I live in the First World and I have problems. Some people call this ‘White Whine’, but as I’m not technically white, I prefer the term ‘First World Problems’.
I’ve just returned from a week in the English countryside, where we had a lot of rain, and very little Internet access.
I found small transient pockets of 3G as we whizzed through towns. As husband drove, I frantically updated and refreshed as many mobile apps as possible. Then I had to put down the phones as we swerved through green hedge-lined tunnels of car-sickness.
Getting a decent Internet connection was a complete pain in the bum. So we ate a wide and varied selection of fried fish and fried potatoes, moaned about the weather, and watched Jubilee TV.
Here is my current list of other First World Problems:
- I don’t buy yoghurt because there are too many choices, and anyway, it’s just a pretend-healthy tub of sugar + dairy nonsense.
- The cafés at garden centres have uncomfortable seating.
- My mobile phone screen is always smeared with ear grease.
- I have too many plastic shopping bags, but I don’t want to put them in the rubbish because they will enter the waterways and strangle dolphins.
- I still don’t know which of my relatives I should add to Facebook. I think mum has stopped trying to Friend me.
- I am a little bit embarrassed when my (Chinese) parents bring their own toothpicks to (non-Chinese) restaurants, and pick their teeth after a meal.
- I don’t have time to read Vanity Fair properly anymore.
- My Kindle now looks out of date and unfashionable.
- I still don’t let my kids to wear Crocs in public. Unless we are near a large body of water.
- I don’t know what threadcount my sheets are.
- I read blogs written by people who are more creative, funny, rich, stylish and/or youthful than me. It makes me feel inadequate.
Posted in About me
Tagged carsick, chinese, country, Crocs, driving, facebook, first world problems, Kindle, mobile, parents, phone, plastic bags, threadcount, toothpick, yoghurt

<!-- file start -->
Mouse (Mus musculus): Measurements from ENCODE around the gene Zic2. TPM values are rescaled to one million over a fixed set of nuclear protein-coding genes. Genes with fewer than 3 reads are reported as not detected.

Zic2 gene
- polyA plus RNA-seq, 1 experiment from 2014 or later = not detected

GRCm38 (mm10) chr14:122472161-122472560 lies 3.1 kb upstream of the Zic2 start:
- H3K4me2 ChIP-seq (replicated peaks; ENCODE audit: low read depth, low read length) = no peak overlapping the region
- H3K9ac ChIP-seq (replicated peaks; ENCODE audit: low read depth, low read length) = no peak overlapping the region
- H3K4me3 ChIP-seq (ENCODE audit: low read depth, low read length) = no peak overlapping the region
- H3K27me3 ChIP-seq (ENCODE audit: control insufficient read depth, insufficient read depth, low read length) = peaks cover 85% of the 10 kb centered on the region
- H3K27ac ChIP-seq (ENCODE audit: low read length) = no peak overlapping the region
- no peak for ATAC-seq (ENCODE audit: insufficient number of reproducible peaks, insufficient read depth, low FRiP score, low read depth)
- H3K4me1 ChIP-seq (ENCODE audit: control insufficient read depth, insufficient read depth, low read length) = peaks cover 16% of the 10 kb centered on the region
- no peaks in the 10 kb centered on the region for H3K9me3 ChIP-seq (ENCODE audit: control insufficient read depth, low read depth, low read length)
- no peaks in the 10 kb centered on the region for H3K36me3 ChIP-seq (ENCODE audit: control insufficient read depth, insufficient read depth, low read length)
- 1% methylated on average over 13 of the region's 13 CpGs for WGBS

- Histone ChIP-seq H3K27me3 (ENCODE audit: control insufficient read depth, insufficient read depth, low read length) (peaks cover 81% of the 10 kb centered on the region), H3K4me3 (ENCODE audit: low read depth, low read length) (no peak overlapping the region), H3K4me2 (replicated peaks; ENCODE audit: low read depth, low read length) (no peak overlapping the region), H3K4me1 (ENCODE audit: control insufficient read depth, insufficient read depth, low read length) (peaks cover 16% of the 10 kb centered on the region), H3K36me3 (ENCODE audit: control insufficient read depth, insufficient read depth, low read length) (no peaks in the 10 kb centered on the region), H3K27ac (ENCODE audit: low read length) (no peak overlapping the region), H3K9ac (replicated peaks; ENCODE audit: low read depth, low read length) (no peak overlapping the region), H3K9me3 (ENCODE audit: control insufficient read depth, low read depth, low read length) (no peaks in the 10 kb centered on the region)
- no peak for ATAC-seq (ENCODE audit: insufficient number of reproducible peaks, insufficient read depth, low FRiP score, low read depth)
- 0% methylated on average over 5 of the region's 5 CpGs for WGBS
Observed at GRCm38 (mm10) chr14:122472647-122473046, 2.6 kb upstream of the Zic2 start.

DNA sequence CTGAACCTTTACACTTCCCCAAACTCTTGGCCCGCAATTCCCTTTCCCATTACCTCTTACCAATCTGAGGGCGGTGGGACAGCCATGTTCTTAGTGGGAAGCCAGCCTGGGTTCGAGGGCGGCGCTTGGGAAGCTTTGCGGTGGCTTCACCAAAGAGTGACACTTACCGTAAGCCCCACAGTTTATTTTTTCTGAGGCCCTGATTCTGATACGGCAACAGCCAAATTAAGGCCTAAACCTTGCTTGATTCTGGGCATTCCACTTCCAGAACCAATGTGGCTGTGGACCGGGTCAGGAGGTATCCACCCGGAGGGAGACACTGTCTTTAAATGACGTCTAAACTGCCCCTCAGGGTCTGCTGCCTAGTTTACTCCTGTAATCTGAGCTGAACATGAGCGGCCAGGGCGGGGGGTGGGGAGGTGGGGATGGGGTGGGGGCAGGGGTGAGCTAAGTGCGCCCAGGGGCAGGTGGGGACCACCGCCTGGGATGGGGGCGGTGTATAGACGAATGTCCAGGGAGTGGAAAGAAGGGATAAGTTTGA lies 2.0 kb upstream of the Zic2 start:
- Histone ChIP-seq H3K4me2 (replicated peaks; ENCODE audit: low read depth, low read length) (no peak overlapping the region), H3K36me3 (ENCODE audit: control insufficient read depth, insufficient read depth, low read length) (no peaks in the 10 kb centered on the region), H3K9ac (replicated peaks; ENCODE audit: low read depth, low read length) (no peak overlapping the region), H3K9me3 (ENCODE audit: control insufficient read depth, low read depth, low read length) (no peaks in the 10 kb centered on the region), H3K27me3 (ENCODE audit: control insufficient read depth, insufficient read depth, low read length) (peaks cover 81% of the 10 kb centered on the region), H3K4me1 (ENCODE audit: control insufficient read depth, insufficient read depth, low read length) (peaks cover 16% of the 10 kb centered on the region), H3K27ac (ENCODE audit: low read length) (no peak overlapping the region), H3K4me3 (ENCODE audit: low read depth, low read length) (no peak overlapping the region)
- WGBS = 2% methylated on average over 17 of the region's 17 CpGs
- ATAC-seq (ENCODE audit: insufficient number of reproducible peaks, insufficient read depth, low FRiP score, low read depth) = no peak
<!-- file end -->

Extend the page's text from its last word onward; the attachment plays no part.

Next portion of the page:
Half a year is a long time in tech world. In August 2010 I smugly declared that people with e-books were usually ‘early- to mid-30’s male with a satchel’ (See News + Paper. Read all about it!).
Although I am a later-30’s female without a satchel, I now have my own e-book reader. Husband bought me an Amazon Kindle for Christmas. Despite my reservations about mindlessly sucking up every digital device or idea that flashes its USB ports at me, I do like my Kindle.
Good things about my e-book reader
E-books and my Kindle are quite charming because I can:
- Carry a dictionary with me. Just in case.
- Read with my sunglasses on.
- Read a sample chapter of a worthy book, find it too dull, then not buy the book. No book wastage at all.
- Drink single-origin coffee in cafes with cool geeks wearing grey v-neck t-shirts. (I just can’t help myself stereotyping trendy tech-heads.)
Bad things about my e-book reader
I still love paper because I can:
- Leave it for weeks and not have to charge it.
- Turn pages without that black/white screen flicker (although I did get used to that on my Kindle very quickly).
- Choose a book purely on the basis of its cover art and font.
- Know that it will always be compatible, fully supported and scalable. I am assuming that my kids and future generations will still have eyes to read and hands to turn pages.
- Drink single-origin tea in book shops with cool nerds wearing black v-neck t-shirts.( I must stop stereotyping people …)
I am now happily embroidering myself a Kindle case. Craft + tech = Crach?? I am quite addicted.
Brought to you by the Interweb – Wall of books
If we all have e-book readers, then will we still be buying delightful fake book wallpaper?